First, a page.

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Is there a way to use clay soil as building material?  RSS feed

 
Nathan King
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I can't really grow anything on it, and it takes lots of compost to make it aerable. It has really no silt or sand to speak of, and its kind of a light brown color. Because of this, I can't make a traditional adobe as it stands. Is there anything I can add to it? I head somewhere in India they add cow manure to their dirt as a building material. Could I make a building material by amending the clay with some sand, straw, and manure or something like that? Any information would be helpful, because I'm completely lost. Thank you.
 
Abe Connally
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Location: Chihuahua Desert
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earthbags or gabions

you could add 70% sand to 30% clay to do adobe or cob, but that'd be a lot of sand hauling.  I'd just use the earth bags.

Also, check out alker, it is basically clay with a bit of gypsum and lime, and makes a really hard substance:
http://web.itu.edu.tr/~isikb/Tech1.htm
 
Nathan King
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With the earth bag design, I just read up on that a bit. It says you cover it with cement or adobe. Can you add emulsified asphalt to it to make it more weather proof as you would to adobe bricks?
 
Abe Connally
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Location: Chihuahua Desert
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I guess you could, but earthbags are waterproof already (sandbags are used for flood control).  You are not waterproofing by coating with concrete or plaster, you are protecting the bags from UV.

do check out the gypsum adobe (alker) stuff as well, it might be a good solution for you, too.  You can use that to make bricks or slipform right in place.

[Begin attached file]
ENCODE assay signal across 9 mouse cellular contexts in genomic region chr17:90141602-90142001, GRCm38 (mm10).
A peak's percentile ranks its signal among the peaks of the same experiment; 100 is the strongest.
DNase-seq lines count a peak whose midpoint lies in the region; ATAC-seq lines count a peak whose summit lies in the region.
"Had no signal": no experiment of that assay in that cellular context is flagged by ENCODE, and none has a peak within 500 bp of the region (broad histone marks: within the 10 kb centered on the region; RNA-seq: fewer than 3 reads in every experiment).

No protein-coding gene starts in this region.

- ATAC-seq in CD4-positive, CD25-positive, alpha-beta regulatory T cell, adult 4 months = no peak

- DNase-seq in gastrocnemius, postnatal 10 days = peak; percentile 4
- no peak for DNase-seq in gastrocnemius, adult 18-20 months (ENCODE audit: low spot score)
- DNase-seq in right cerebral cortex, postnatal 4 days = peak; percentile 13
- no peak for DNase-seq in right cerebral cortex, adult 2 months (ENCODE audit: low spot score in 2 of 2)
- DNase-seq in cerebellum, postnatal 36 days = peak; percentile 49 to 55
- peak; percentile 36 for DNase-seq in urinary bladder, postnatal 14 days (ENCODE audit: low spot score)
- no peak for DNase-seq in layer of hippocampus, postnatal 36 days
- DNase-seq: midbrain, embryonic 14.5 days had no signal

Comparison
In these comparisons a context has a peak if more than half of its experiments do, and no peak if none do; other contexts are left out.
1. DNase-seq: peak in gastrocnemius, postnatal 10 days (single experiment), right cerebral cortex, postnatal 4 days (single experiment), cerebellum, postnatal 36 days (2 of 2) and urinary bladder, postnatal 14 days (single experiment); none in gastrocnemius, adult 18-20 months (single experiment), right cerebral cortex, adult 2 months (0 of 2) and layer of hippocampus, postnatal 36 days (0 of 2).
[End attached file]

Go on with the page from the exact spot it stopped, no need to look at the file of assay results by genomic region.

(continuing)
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If you can find clean clay, and if it fires well, there have been several ceramic houses built out of local clay and then wood fired from the inside. Requires a good, low firing clay with little thermal expansion, though.
 
Roger Merry
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Really interested in Alker - does it work as a weather resistant outdoor coat (England) or would it need a plaster coat as well - thinking animal housing and possibly as a insulating / protective layer on a steel container store .

All thoughts/ experiences welcome 
 
                      
Posts: 76
Location: Austin,TX
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Have you looked at slip straw?

As to your clay soil just keep putting biomass on top and the worms should tunnel up and do the aeration job for you.
One of the worst (at the start) swales was heavy with clay and performed poorly. Now (3 years later) it's one of the best spots for plants.

ape99
 
                    
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Location: Maryland
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Look up Natural Building techniques. There are endless combinations of clay, sand and straw (or other fiber) that could work. Cob may be the simplest.
 
                                            
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that would be a whole lot of sand to truck in...

I like the ceramic house idea, try to fire a brick using your clay and see how it fairs. if it turns out good you could either fire up a bunch of bricks [or sun bake them] or build your house out of clay then fire it from the inside out.

give it a try!
 
Peter DeJay
Posts: 104
Location: Southern Oregon
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Clay slip/straw would be my suggestion as well, not to discount earth bags (heard good things about them, just no personal experience) There is a couple from New Mexico that has pioneered a rediscovering of an old method of cavity insulation.  They take loose straw, coat it with a clay slip mix (dry clay mixed with water to make a creamy "slip" , and then pack it into a 12" wall cavity between temporary forms. Once it dried out you have a solid, super dense, insulated mass wall that retains the hygroscopic propreties of all good natural building techniques. I think of it as the perfect combination of straw bale construction and cob. check out their website: www.econesthomes.com 
 
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